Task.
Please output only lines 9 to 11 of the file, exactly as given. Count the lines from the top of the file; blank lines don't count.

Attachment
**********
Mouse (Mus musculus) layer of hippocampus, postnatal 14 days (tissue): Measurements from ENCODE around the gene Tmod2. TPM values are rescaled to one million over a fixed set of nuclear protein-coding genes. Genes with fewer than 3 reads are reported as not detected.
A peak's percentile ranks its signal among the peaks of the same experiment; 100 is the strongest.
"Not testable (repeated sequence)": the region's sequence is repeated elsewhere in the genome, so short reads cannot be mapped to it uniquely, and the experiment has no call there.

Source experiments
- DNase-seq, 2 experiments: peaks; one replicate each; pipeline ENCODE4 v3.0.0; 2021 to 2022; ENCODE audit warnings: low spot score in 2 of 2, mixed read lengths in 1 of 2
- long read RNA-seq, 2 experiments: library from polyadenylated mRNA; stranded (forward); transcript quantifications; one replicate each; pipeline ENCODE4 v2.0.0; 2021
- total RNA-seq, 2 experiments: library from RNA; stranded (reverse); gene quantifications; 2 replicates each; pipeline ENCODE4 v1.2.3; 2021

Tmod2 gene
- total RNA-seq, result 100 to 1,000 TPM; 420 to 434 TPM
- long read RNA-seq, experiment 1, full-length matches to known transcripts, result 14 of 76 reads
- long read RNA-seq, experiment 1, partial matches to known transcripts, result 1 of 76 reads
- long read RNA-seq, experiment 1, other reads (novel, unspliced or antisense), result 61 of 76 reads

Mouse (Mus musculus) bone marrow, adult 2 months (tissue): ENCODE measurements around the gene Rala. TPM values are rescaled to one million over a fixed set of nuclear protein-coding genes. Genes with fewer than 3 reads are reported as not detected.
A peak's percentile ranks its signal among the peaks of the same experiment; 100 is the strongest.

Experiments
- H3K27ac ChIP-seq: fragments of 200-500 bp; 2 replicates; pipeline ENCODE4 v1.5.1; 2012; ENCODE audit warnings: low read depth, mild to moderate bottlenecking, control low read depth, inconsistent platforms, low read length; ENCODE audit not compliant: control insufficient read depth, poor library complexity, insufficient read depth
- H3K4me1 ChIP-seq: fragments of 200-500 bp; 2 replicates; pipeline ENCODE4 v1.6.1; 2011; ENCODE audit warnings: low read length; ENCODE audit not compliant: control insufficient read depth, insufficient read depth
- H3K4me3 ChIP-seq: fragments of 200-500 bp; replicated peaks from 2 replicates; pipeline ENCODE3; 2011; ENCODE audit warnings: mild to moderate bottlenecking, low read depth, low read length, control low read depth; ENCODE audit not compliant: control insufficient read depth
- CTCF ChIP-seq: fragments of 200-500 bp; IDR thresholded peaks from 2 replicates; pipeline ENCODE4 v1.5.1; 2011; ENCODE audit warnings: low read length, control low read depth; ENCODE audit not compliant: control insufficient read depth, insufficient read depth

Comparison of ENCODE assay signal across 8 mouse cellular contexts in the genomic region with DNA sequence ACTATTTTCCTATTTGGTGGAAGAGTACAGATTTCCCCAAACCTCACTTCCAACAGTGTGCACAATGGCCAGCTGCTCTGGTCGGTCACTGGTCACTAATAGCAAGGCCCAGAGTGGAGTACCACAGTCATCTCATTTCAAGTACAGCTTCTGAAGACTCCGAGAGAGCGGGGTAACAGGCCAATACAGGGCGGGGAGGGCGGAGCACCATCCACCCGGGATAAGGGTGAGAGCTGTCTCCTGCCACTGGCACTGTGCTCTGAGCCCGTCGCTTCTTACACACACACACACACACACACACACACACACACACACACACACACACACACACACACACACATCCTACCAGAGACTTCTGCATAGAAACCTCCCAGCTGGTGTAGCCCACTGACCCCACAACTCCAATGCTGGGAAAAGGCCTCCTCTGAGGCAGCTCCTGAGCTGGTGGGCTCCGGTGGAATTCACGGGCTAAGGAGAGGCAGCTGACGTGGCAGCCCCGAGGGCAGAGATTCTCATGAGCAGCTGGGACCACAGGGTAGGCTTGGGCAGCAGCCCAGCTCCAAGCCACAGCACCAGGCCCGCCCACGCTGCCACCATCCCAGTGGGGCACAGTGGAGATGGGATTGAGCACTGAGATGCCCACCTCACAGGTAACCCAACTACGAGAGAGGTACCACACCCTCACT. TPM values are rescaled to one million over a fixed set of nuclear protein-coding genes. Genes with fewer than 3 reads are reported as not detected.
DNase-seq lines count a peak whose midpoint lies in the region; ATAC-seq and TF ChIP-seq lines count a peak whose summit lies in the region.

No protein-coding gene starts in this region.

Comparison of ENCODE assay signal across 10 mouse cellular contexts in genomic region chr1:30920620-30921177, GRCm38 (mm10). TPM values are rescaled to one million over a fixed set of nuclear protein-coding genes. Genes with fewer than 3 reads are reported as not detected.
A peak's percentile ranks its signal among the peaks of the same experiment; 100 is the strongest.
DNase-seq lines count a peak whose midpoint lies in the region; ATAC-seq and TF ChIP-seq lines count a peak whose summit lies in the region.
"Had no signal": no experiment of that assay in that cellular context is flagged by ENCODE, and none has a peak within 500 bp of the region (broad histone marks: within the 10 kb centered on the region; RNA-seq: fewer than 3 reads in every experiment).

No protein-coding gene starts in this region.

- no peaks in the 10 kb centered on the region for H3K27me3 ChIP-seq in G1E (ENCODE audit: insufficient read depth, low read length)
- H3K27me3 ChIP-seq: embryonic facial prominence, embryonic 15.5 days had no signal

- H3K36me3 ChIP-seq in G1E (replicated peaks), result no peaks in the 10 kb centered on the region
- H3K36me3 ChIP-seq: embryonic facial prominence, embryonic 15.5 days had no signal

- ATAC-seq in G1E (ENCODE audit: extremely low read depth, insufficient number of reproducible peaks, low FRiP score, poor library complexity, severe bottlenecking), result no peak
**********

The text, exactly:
- total RNA-seq, result 100 to 1,000 TPM; 420 to 434 TPM
- long read RNA-seq, experiment 1, full-length matches to known transcripts, result 14 of 76 reads
- long read RNA-seq, experiment 1, partial matches to known transcripts, result 1 of 76 reads